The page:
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Mainstream, VOL LII, No 42, October 11, 2014

Bullet Train, Smart Cities and Development Priorities

Saturday 11 October 2014, by Bharat Dogra

Within the first 100 days of the Modi Government some symbols of development priorities have been publicised widely. If in urban development the creation of 100 smart cities is the biggest talking point, in railways it is the proposed introduction of bullet trains which is widely promoted. Following the Prime Minister’s Japan visit, it has been announced that Japanese help—financial and technical—will be readily available for these two schemes much favoured by our Prime Minister, Narendra Modi. So the shortage of funds may not be a constraint in the rapid implementation of these ideas favoured now at the highest level.

However, a question needs to be asked: whether such attractive-looking schemes are in keeping with the development priorities actually needed by our country. The concept of smart cities, no matter how smartly it is presented, will ultimately lead to heavy investment for the creation of even more expensive and exclusive enclaves for the elite. To a significant extent already there are separate colonies for the rich and poor in our cities, just as there are separate hospitals and separate schools. But the creation of 100 smart cities instead of trying to reduce inequalities and exclusions will promote this further.

Already the needs of the urban poor are being ignored to an unacceptable extent. The promotion of smart cities as the big priority favoured at the highest level will lead to further neglect of the needs of the poor which actually should get the highest priority.

The government may say that this will not happen, but the reality is that there are only limited resources and only limited spaces, and once a scheme for the elites gets top priority, the needs of the truly needy will suffer.

For example, consider the most crucial natural resource of water. Already most areas are experiencing water stress and water tables are going down. So we’ve to ask how the limited supplies of water will be used. In smart cities inevitably there’ll be more luxury houses, more lawns, more hotels, more swimming pools, more golf courses and once these have been created then their water needs will be met on a priority basis. Inevitably, given the overall scarcity of water this will be at the expense of meeting the water needs of people.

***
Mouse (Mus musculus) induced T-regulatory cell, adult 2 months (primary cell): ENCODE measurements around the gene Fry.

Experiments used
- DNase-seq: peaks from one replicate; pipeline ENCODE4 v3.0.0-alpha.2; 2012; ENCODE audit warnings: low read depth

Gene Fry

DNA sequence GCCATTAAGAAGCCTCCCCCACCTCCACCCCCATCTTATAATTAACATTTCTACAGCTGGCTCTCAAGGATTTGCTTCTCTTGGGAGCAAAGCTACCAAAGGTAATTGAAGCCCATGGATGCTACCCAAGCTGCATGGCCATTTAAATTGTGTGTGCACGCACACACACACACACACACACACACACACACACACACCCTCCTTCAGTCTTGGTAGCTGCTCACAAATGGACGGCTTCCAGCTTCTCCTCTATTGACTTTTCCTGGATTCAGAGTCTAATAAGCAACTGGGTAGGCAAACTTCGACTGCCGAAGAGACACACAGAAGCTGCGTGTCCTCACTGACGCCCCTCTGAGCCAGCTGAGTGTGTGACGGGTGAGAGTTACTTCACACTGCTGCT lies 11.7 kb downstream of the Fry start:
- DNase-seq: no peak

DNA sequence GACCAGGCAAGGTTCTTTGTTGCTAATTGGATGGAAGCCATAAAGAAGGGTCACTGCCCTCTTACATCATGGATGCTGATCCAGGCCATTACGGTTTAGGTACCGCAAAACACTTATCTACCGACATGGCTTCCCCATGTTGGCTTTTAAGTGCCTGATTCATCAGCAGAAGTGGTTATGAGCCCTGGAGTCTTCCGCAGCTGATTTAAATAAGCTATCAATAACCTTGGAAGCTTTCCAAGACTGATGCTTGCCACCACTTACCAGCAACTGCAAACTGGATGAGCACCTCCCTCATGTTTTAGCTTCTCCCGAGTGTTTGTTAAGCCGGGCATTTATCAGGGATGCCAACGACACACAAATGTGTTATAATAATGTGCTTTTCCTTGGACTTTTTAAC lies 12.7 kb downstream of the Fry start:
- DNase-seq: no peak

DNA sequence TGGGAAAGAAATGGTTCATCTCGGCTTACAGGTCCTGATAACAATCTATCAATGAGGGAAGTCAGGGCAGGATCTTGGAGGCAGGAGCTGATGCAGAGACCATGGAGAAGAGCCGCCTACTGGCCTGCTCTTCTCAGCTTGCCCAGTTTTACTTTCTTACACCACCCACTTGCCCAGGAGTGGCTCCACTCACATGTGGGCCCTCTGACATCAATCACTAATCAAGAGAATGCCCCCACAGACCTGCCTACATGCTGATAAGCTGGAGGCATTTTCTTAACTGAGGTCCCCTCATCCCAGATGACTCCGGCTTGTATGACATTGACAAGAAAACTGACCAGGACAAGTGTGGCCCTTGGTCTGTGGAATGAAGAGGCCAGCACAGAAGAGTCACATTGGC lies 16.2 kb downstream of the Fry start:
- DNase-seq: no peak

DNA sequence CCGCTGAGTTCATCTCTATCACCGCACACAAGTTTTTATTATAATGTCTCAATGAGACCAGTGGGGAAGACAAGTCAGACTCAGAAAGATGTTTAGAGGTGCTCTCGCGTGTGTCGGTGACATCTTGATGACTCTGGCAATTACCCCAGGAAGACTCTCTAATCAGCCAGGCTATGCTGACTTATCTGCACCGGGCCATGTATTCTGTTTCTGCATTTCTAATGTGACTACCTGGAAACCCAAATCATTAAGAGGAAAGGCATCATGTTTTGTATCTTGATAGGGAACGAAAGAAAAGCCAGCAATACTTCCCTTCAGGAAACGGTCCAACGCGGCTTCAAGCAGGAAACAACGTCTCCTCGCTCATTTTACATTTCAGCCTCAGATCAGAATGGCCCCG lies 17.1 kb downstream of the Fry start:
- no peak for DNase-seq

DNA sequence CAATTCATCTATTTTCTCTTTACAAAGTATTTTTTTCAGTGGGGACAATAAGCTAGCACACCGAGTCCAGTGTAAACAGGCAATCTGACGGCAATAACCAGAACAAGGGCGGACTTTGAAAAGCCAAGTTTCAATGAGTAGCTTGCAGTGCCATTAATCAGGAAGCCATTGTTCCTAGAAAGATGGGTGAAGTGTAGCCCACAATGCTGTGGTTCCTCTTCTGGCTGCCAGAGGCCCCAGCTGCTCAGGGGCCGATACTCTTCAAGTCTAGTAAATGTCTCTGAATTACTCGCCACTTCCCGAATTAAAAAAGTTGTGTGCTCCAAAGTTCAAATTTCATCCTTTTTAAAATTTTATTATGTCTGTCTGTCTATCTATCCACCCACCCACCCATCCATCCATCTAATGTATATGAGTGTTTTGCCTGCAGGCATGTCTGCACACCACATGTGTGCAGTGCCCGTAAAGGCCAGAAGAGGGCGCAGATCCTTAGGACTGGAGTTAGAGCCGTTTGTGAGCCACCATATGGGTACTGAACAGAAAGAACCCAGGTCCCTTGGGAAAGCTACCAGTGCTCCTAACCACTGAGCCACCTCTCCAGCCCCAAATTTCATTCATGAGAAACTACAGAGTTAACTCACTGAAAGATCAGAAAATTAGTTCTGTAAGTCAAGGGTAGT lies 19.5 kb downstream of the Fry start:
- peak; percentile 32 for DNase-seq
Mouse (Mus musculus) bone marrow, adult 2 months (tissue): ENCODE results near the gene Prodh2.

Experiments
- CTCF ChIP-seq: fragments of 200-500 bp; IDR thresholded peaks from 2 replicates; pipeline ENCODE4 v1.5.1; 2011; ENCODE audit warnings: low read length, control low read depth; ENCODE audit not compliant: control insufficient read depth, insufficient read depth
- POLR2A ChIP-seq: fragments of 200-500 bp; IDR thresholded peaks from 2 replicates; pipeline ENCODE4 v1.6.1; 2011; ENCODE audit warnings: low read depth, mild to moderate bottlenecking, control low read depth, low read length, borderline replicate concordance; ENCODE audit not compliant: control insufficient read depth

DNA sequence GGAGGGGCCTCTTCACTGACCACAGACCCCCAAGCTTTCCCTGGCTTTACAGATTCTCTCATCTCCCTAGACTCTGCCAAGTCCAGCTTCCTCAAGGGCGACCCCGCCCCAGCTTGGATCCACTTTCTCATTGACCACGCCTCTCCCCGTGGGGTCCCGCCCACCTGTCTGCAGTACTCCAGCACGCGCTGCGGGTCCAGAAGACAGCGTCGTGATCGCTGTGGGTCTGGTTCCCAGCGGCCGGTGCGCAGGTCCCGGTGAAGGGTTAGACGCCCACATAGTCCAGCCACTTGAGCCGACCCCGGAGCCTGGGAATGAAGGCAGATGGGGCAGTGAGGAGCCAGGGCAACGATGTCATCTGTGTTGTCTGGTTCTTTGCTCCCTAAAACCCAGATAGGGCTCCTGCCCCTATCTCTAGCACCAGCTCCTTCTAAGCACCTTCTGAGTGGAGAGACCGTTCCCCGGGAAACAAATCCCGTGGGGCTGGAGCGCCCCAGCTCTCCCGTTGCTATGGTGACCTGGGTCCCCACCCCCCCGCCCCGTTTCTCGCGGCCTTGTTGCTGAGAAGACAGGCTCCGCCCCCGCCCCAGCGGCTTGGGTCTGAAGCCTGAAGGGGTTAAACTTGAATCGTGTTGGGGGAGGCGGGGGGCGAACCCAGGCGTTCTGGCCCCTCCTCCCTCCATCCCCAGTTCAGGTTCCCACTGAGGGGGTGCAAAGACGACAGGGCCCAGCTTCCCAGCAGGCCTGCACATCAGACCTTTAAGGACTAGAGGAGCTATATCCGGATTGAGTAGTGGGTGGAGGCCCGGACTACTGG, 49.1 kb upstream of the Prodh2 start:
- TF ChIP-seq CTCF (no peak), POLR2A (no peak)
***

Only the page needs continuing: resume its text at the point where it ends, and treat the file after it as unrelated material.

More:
Actually, any honest and careful cost-benefit exercise will reveal that higher investment in improving the existing colonies of the poor and the lower middle class as well as creating new homes for the youth (from the weaker sections as well as middle class) will contribute much more to human welfare when compared to the investments in smart cities. This is true in terms of financial resources, of course, but in addition this is also true about the optimum use of scarce natural resources. We need to be careful about the use of natural resources if excessive pressure on environment is to be avoided. Only to a limited extent smart cities can avoid this pressure by emphasising water conservation/recharge and renewable energy. The basic problems will remain.

Similarly, in the context of railways, the real needs of improving safety and better services of passengers are being pushed to the margins while glamorous new ideas like bullet trains are promoted. Obtaining the highest possible speed and saving some time in the journey between two leading cities cannot be the top priority. In fact train services connecting several leading cities are already reasonably good, while passengers across other vast areas have to suffer a lot. Within cities, much can be done to improve the safety of Mumbai locals.

However, proper priorities can only be ensured by proper planning, and planning is exactly what the new government appears to be in a great hurry to discard. No planning, no priorities means there is even no need to obtain the green signal for bullet trains and smart cities.

Bharat Dogra is a free-lance journalist who has been involved with several social initiatives and movements.

ISSN : 0542-1462 / RNI No. : 7064/62